Fleet Management

After the Hours-of-Service Ruling: Research on 34-Hour Restart, Action on Capitol Hill

August 20, 2013

By Oliver Patton

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Even as a federal court was recently upholding most of the hours of service rules, the Federal Motor Carrier Safety Administration has been working on a field study of the 34-hour restart that could influence that provision in the future, and there's a move on Capitol Hill to force the agency to return to the old rules.

Congress ordered the study in last year’s highway bill, at the insistence of the American Trucking Associations,, which said the agency should confirm in the field the finding from a laboratory study that daytime sleep is not as restorative as nighttime sleep.

That finding is the scientific basis for the requirement that a driver take two periods off between 1 a.m. and 5 a.m. during his 34-hour restart, and it figured prominently in the court’s decision to uphold the provision.

It remains to be seen if the data from the field study will be persuasive enough for the agency to reconsider its approach to the restart.

Data collection for the study was finished in July and the final report is expected later this year, said agency spokesperson Marissa Padilla.

Meanwhile, there is a move in the House of Representatives to cut off funding for implementation or enforcement of the new hours and return to the old rule.

An attempt by Rep. Richard Hanna, R-N.Y., and several others to attach the amendment to transportation funding legislation failed when House leaders withdrew the bill.

But Hanna will pursue the amendment, said Renee Gamela, his communications director.

“He’s been discussing the amendment with colleagues and we’re confident it would have strong, bipartisan support when it comes up,” Gamela said.

The amendment is supported by 16 trucking and shipping interests, including ATA, OOIDA and UPS, as well as the Transportation Intermediaries Association, the National Retail Federation and the National Grocers Association.

Hanna, joined by Reps. Tom Rice, R-S.C., Trey Radel, R-Fla., and Todd Rokita, R-Ind., said in a Dear Colleague letter that the new rule decreases driver flexibility and raises costs – complaints that have been aired by all of the industry interests.


  1. 1. Robert Holmes [ August 21, 2013 @ 04:10AM ]

    I guess I understand the 1-5 am rule, but why only once a week? If 34 hrs. is so restorative, then 1 every 3-4 days should be better, In my situation its not uncommon to spend24-36 hrs. (sometimes more) waiting for dispatch/tank prep/lab approval/delivery times and instructions to all line up. I don't see why that doesn't count if it's only been 50 hrs. since my last reset.

  2. 2. Rick Harrell [ August 21, 2013 @ 05:55AM ]

    Mr. Holmes is absolutely correct. The 168 hour requirement is the most onerous and the most perplexing part of the rule. The old 34 hour rule was good for drivers and good for safety.

  3. 3. Shawn Knox [ August 21, 2013 @ 07:52AM ]

    I am a 4th generation trucker who recently made the decision to get out. With all these rules either proposed or being looked at I am getting tired of having to jump through hoops and wonder if some rule that doesn't make sense is going to cost me my job. One of the more dangerous rules on the horizon other than the current HOS rule is the sleep apnea studies that the FMCSA has been looking into. No driver I know wants to be on the road with a sleepy or inattentive driver. When you are only talking roughly 4000 accidents a year that are linked to tired drivers, of which a small fraction of those were probably caused by sleep apnea its really starting to look like the FMCSA has nothing better to then to nitpick. How many 4 wheelers climb behind the wheel after spending 12 hours at work or have questionable sleep patterns? You can cause a whole lotta death with an SUV just as much as with any truck. As far as the HOS rules go I was running team. When I was forced to stay up when I would normally be sleeping that was the straw for me. It made me more tired because it changed my sleeping pattern. I would gladly come back to trucking but only after some rules get passed that make sense. This industry can’t keep affording losing good drivers to untrained rookies who don’t make the cut.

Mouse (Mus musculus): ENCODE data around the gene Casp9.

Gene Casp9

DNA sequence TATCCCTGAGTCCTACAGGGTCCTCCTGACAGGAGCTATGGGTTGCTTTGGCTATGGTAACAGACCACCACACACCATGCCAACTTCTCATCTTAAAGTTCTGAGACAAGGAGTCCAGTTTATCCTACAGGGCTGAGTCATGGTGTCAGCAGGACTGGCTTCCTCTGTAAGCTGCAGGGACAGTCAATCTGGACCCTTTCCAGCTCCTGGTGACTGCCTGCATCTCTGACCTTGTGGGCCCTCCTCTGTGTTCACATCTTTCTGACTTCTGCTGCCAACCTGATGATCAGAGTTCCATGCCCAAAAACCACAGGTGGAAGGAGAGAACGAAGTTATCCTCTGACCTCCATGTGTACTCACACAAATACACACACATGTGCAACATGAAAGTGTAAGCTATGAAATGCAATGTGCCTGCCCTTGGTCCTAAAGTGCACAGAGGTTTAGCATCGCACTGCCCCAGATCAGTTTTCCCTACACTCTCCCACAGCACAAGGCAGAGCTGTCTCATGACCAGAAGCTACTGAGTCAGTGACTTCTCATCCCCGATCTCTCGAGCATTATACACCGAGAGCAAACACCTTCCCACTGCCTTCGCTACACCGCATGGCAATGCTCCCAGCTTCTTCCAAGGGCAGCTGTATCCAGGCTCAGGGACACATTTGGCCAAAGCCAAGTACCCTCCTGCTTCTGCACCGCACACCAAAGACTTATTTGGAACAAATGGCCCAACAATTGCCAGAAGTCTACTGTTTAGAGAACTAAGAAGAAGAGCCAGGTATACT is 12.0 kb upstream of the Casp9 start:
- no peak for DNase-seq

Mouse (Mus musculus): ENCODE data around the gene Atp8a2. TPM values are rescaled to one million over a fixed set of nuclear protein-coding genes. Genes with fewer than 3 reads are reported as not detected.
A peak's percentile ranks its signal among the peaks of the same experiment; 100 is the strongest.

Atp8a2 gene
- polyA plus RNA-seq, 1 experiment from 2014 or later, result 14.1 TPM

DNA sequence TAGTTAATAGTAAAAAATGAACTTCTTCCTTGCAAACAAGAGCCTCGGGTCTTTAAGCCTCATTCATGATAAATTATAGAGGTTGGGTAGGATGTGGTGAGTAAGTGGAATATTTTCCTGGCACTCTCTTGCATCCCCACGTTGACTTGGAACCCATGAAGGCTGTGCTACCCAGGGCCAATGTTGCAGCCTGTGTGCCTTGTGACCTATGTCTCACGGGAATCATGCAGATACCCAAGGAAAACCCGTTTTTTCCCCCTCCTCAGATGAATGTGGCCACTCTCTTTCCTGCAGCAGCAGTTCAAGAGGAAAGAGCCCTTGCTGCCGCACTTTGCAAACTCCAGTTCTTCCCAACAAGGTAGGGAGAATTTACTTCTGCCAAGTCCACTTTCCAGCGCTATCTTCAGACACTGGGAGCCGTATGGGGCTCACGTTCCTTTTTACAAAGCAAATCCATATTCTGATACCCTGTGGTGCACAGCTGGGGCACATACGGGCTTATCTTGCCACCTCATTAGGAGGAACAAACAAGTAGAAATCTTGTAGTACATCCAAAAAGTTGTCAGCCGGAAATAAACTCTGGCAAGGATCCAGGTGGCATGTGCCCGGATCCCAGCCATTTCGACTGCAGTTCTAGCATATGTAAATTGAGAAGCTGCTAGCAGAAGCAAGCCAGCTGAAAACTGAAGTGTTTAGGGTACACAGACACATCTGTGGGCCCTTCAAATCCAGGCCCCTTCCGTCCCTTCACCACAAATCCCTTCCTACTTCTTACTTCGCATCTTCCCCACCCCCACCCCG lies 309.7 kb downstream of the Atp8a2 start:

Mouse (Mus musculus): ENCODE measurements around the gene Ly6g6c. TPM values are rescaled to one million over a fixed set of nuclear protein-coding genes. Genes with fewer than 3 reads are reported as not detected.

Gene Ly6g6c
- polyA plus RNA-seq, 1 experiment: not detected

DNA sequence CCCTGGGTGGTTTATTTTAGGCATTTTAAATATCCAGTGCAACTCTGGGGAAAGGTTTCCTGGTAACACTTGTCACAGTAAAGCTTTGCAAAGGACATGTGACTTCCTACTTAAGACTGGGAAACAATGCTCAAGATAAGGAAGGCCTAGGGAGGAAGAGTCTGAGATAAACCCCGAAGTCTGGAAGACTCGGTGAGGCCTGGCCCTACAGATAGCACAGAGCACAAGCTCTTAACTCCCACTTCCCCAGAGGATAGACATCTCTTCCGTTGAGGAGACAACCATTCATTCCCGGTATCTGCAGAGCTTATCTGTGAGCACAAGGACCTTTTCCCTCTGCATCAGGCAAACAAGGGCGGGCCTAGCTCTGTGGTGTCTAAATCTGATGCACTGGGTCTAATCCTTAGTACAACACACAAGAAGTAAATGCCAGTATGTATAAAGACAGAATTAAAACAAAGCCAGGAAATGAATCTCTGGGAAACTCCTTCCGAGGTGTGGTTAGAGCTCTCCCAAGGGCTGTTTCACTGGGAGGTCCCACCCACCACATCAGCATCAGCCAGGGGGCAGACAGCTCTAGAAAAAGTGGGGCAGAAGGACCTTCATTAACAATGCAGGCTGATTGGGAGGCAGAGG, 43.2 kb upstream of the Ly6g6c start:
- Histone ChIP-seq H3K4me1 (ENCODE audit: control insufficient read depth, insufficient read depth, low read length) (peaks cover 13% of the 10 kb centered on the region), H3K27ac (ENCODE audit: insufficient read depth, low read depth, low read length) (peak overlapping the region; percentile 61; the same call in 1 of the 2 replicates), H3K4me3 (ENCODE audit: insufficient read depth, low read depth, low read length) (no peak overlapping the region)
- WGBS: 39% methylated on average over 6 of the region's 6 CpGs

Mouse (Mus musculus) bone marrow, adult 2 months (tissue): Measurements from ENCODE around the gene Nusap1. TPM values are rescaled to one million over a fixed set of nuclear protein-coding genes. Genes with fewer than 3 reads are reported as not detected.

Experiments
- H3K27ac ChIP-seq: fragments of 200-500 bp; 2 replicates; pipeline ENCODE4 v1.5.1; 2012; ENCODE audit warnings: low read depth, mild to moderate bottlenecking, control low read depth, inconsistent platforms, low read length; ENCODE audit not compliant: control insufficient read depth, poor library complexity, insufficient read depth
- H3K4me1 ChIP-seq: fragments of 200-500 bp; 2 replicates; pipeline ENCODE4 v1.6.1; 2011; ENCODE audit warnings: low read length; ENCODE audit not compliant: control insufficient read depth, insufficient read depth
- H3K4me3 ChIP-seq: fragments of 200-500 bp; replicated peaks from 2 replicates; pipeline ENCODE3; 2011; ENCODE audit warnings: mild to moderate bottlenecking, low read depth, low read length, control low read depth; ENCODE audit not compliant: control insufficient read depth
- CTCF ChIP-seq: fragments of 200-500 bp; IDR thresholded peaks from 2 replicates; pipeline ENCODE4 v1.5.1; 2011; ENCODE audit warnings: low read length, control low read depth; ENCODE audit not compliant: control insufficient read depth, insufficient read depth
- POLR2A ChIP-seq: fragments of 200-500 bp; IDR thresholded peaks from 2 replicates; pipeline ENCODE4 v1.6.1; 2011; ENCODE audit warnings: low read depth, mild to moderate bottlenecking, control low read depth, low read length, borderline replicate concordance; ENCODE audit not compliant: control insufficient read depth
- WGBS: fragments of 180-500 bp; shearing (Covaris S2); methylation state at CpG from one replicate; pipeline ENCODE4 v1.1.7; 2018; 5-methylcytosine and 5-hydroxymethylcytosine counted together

4. 4. Jeff Smith [ August 21, 2013 @ 07:56AM ]

    I would like to add in that the new rules take into consideration an individuals circadian rhythm. Overnight and long haul truck drivers do not have the normal rhythm that the majority of people have. They are used to being up all night driving and sleeping in the daytime, something a normal individual would have great difficulty doing. The 1-5 am and 168 hour requirements should be dropped.

  5. 5. Jim Jordan [ August 21, 2013 @ 08:16AM ]

    There are many jobs done at night, and most 'graveyard shift'' workers know the limitations of daytime sleep. However, trucking at night is generally safer than driving in daylight in heavier traffic, particularly on either coast. How does FMCSA deal with that in any study?

  6. 6. Shawn Knox [ August 21, 2013 @ 08:32AM ]

    The FMCSA doesn't deal with it. You have a whole lot of trucks camped out on the weekends now at overcrowded truck stops that don't have enough parking in them trying to do the reset and then come 5am Monday morning everyone tries to hit the road at once and mixes in with the traffic for the morning rush hour. This is making it more unsafe right there. Something has got to give and it has to give soon rather than later. I'm all for safety but some of these rules are starting to become pretty stupid if you ask me.

  7. 7. Ken Taylor [ August 21, 2013 @ 10:22AM ]

    I am ok with the new 1 to 5 restart rule and even the 30 minute rule I can live with, but I think the 168 hour rule is so unfair and accomplishes nothing. The old rule was good enough.